Nature takes over: Kenyan wastewater, US toxic dump turned wetland
Along with wins for the environment, the rights of marginalized people made gains in Latin America with the first celebration of LGBTQ history month by Cuba, and a court ruling affecting the U.S. southern border.
Mexico’s Supreme Court banned random immigration checks for violating constitutional rights to equality and nondiscrimination. Immigration stops and checkpoints have grown increasingly common across Mexico due to pressure from the United States to prevent migrants from Central and South America from reaching the border. But they also allow immigration agents to single out individuals based on ethnicity, skin color, and language. That creates “disproportionate impacts on certain sectors of the population, especially Indigenous and Afro-Mexican people,” according to the court.
Why We Wrote This
In our progress roundup, time, effort, and ingenuity combine to show that people can undo what looks like irreversible environmental damage, and also improve how we use and protect natural resources every day.
The Supreme Court ruled in favor of an Indigenous family from southern Mexico who was wrongfully detained in 2015 while traveling by bus to work as farmhands in the north of the country. Immigration authorities will still be able to check the papers of migrants as they enter and leave the country and detain and deport migrants who are not legally permitted to remain in Mexico.
2. United States
A toxic Ohio junkyard was transformed into a thriving wetland in Cuyahoga Valley National Park. What used to be the Krejci dump closed in 1980 but remained chock-full of rusting cars, machinery, and other waste. In 1985, the National Park Service acquired the 47-acre tract of land, embarking on what would become the most extensive restoration and rehabilitation project in NPS history.
“Krejci was a ‘biological desert,’ meaning almost nothing could live in the area,” said Chris Davis, a plant ecologist for Cuyahoga Valley National Park. Today, the marshland boasts native grasses, wildflowers, and species like the Jefferson salamander, American toad, woodcock, and bald eagle. “To find this diversity of species there today is remarkable,” added Mr. Davis.
Six companies, including Ford and General Motors, collectively paid over $50 million to fund the cleanup after a Superfund lawsuit filed by the federal government held the corporations financially responsible. Trails, bridges, and facilities have yet to be built, but the site attracted close to 3 million visitors in 2021.
Source: National Geographic
Cuba commemorated Latin America’s first LGBTQ history month. During May, the country joined over a dozen nations that dedicate a specific month to honor the LGBTQ community with celebrations, lectures, discussions, and workshops. Organizers created the campaign to promote inclusion and “help eliminate many years of discrimination,” said Raúl Pérez Monzón, a historian at the University of Havana.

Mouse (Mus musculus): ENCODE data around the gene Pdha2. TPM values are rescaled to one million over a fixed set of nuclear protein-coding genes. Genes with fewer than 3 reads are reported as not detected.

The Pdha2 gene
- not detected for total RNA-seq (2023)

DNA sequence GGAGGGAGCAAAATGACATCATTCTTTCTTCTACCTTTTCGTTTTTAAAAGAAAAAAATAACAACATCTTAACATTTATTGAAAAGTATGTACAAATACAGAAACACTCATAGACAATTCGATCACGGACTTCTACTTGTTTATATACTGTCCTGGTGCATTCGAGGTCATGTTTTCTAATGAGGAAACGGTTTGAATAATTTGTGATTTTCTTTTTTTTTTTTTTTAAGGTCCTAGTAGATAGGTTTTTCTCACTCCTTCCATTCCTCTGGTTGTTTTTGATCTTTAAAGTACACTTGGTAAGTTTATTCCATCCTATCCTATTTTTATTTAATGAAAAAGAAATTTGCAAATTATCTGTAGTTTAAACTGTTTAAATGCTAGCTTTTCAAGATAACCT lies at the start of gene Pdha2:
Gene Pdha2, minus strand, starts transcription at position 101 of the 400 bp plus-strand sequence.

In the 1960s, for instance, thousands of gay men were sent to “reeducation” labor camps; workplace and housing discrimination on the basis of sexual orientation or gender identity wasn’t outlawed until 2013. Despite continued opposition from the Roman Catholic Church, the country’s largest religious institution, activists say LGBTQ rights have come a long way in Cuba in recent years. “It’s an exciting time,” said Rodney Wilson, who organized the first LGBTQ History Month in the United States in 1994. “We are recognizing more globally the idea of shared and sustained history.”
Source: Thomson Reuters Foundation
Fresh fruits and veggies now grow atop a Brussels supermarket. Since March, the new urban farm has yielded more than 2 tons of produce from over 60 types of plants. But beyond providing a healthy, local source of food, organizers say the project involves and supports nearby residents, especially those who are most vulnerable. “There is production, yes, but there is also training, and awareness, and cohesion of the social neighborhood,” said Francisco Dávila, a researcher at the agroecology lab of Vrije Universiteit.
With funding from the European Union, the pilot project is set to run two to three more years; if successful, the model could expand to other locations. The vegetative rooftop trend, shown to lower building energy use and improve air and water quality, has expanded around the world for decades. Germany passed laws encouraging green roofs in the 1980s, a model that gained ground in Canada and the U.S. in the early 2000s. In Copenhagen, Denmark, as well as Singapore, green roofs became mandatory on new buildings with relatively flat roofs in 2010. Some governments offer financial incentives for green roofs instead of requiring them.
A Kenyan startup is filtering wastewater naturally and affordably. Omiflo’s system looks like a pond, with aquatic plants like cattails floating on the surface. These plants absorb oxygen from the air, which then feeds aerobic bacteria that break down contaminants. The model is in use at 200 sites around the world, including at the Giraffe Center in Nairobi, where it provides water for landscaping and flushing toilets. If treated with chlorine, the water can be fit to drink.
Only 40% of Nairobi’s population is connected to a sewage system, which is often too expensive for cities with limited resources to implement. While still small-scale, the hydroponic design illustrates the power of simplicity. “Plants have been used to treat water for thousands of years,” said Mshila Sio, founder of Omiflo, which was one of 16 winners of the No Waste Challenge hosted by What Design Can Do and the Ikea Foundation. “The installation cost is quite low and then operationally, you’re just looking after the plants. So, it’s very viable for low-income areas.”
Source: Positive News